There are two central questions that should be answered in order to understand the discourse regarding the intervention in Libya: (a) what do we want to achieve? (b) How far are we willing to go? If the operation has limited goals such as the maintenance of the no-fly zone it would probably be qualified as a success whereas if the plan is to intervene politically undertaking peace/state-building operations, it might result in a catastrophe or in a long-lasting, torturous situation like Iraq.

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The Bahrain Chess Game

While the revolution in Libya has for many turned into a civil war between the rebels and the pro-Gaddafi forces, the situation in Bahrain is also deteriorating. The intensification of the demonstrations and the possibility of this turning into a violent conflict could have serious implications for the Middle East and the US in the near future.

Even though the revolution in Bahrain has similar socio-economic characteristics as other revolutions in the region, it also has an ethnic-religious component. The uprisings in Tunisia, Egypt and Libya led the Shiias to escalate their already protracted struggle against the discriminatory policies of the ruling Sunni minority. Furthermore, the Sunni government has strong relations with America’s ally, Saudi Arabia whereas the Shiias have strong bonds with Iran, which has been accused of fuelling the demonstrations in Bahrain.

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Between Democracy and Islam

The seismic uprisings in Tunisia, Egypt and Libya coupled with the riots and demonstrations in Jordan and Iran have shaken the region and the world. Whilst the results of these revolutions thus far have varied, no one can doubt that the Middle East left behind will never be the same again. What do these revolutionary movements herald for this volatile part of the globe and what would democratic reform mean for these countries and the West?
 
In the cases of Libya and Egypt, what has happened could be characterised as a revolution since elements within either the police or the military sided with the demonstrators to a greater or lesser extent. However, in other cases such as Iran or Bahrain the demonstrations have so far been contained relatively easily by the regimes.

One characteristic of the revolutions in the Middle East has been the lack of organisation, the absence of common goals amongst the demonstrators, and an inability to look beyond the present task of getting rid of the incumbent. In this sense, even though the media have presented these demonstrations as being pro-democratic, they are essentially anti-regime. They have also been characterised as movements driven by radical Islamist ideas which could, as Gadaffi warned ominously, transform one state after another into a potentially more extreme version of Iran. Yet in the example of the Muslim Brotherhood in Egypt – the party most likely to rise to power after Mubarak – we have not seen evidence that it is willing or able to take the reins of power. On the other hand, we cannot easily disregard the possibility that Islamist radicals might take advantage of the virtual state of civil war in Libya. Moreover, since the Libyan military is already deeply divided it is unlikely that it will be able to maintain the same degree of relative stability as its Egyptian counterpart did recently, leaving a definite opening for Islamist groups to exploit in a post-Gadaffi state.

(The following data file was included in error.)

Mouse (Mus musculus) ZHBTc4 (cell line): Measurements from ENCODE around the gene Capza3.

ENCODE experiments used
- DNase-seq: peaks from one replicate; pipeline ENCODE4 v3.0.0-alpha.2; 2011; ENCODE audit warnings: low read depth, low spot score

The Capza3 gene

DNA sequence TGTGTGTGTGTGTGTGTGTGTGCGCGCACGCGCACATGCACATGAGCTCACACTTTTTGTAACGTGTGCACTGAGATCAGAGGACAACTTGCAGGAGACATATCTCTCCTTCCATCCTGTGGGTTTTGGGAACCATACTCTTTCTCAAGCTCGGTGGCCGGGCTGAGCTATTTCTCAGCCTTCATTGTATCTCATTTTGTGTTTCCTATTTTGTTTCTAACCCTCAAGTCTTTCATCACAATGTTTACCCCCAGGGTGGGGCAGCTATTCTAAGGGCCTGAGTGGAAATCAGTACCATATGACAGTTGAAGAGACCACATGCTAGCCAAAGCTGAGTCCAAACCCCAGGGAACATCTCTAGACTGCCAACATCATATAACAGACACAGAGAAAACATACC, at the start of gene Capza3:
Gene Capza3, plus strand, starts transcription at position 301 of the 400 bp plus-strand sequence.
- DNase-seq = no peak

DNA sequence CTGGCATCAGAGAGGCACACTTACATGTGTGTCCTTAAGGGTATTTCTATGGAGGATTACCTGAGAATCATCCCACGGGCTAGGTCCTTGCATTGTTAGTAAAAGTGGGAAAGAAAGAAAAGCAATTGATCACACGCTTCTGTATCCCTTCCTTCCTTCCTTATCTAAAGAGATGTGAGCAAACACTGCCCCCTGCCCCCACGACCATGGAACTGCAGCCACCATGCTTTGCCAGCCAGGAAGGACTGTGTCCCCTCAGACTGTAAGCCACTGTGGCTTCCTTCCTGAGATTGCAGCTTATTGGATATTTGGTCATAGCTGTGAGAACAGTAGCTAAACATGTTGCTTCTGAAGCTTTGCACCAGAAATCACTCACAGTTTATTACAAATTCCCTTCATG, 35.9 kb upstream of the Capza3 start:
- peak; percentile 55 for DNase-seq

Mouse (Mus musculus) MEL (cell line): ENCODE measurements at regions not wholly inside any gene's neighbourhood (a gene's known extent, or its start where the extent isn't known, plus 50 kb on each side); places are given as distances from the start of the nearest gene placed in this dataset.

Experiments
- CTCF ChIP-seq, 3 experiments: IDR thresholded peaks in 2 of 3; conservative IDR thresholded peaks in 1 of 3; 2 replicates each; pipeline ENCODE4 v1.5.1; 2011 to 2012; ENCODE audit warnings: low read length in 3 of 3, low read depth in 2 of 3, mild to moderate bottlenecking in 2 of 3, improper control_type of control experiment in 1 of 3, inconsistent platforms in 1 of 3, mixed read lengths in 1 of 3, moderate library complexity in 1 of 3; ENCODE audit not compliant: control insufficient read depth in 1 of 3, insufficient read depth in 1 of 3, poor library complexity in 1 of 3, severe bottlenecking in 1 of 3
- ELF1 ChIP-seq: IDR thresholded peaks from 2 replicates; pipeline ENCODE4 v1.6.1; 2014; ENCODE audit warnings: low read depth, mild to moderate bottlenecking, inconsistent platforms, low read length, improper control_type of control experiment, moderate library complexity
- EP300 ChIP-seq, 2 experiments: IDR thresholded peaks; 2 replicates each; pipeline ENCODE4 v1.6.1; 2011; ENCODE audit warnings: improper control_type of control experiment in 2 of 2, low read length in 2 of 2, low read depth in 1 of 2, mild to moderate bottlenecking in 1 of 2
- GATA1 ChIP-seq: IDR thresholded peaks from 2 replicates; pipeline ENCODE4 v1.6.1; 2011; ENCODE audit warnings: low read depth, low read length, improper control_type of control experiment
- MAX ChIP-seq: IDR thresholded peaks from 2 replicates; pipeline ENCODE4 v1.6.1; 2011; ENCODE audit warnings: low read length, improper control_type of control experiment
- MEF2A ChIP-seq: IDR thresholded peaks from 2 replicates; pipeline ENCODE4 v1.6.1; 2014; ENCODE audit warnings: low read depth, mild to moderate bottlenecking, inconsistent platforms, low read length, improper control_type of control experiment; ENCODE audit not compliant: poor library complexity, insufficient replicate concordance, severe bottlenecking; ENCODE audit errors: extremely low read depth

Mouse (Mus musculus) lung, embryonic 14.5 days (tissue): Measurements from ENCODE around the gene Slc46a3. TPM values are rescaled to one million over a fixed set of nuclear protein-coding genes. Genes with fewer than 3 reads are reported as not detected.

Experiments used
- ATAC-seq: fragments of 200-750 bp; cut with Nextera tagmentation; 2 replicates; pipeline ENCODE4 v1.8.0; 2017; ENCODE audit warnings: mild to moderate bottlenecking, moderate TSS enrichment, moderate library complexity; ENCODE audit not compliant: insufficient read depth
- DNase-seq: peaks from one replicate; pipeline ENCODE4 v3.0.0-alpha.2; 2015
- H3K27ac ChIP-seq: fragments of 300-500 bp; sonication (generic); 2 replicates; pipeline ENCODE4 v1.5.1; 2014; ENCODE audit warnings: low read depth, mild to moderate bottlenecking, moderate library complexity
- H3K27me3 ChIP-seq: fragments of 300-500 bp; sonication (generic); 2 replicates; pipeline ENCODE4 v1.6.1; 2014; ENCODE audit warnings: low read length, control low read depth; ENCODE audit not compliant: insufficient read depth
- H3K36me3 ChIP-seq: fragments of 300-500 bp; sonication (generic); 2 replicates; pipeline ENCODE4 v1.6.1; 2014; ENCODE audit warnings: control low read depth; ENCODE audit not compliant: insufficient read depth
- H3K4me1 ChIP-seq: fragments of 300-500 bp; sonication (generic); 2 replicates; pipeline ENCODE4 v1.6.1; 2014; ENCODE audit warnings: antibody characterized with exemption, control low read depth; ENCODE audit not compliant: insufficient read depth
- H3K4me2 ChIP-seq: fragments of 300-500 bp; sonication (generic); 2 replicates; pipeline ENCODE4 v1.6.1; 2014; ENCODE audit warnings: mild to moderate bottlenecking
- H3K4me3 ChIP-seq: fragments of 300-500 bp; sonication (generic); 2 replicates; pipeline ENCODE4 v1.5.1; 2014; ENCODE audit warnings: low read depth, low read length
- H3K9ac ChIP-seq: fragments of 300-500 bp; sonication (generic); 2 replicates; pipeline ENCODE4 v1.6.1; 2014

After such powerful demonstrations against Arab regimes, it is clear that whatever forms of governance develop, due attention must be given to the public’s demands if peace and stability are to be sustained. In Egypt and Libya, as well as in most of the other states where repressed societies are confronting their respective regimes, the next governments that come to power either by force or through elections could easily be Islamist. Whether the states that emerge are moderate or radical, the parliaments which are formed will almost certainly have a strong Islamist representation.

Thus, the pluralistic template of government which the West is advocating as the answer to the region’s problems could easily have negative results for western interests if Islamic parties gain influence, even if they are democratically-inclined. The result would be a region where an element of Islamic governance and democracy coexist as seen in the case of Turkey. Such a model, containing a paradoxical mixture of economic liberalism and cultural-religious conservatism, would likely preserve a significant degree of Islamic nationalism, both in foreign and domestic policy, in order to maintain social cohesion.

If we use the Turkish model of governance to analyse the future of the regimes in transition, we can easily envisage a region where Islamism has a very prominent role. Such a model would allow the Arab-Muslim states to develop economically through trade and increased financial ties with the West. Conversely though, the common element of Islamism could also intensify feelings of solidarity among Muslim states, while not necessarily reviving the idea of Pan-Arabism.

Equally significant is the impact that such a development might have on the balance of power not only in the Middle East but also internationally. Countries such as Egypt and Libya might no longer support American operations in the Middle East as they have previously. As seen in 2003, Ankara refused to allow American troops to enter Northern Iraq though Turkish soil to prevent any negative ramifications for Turkish interests in Kurdish Iraq or Kurdistan.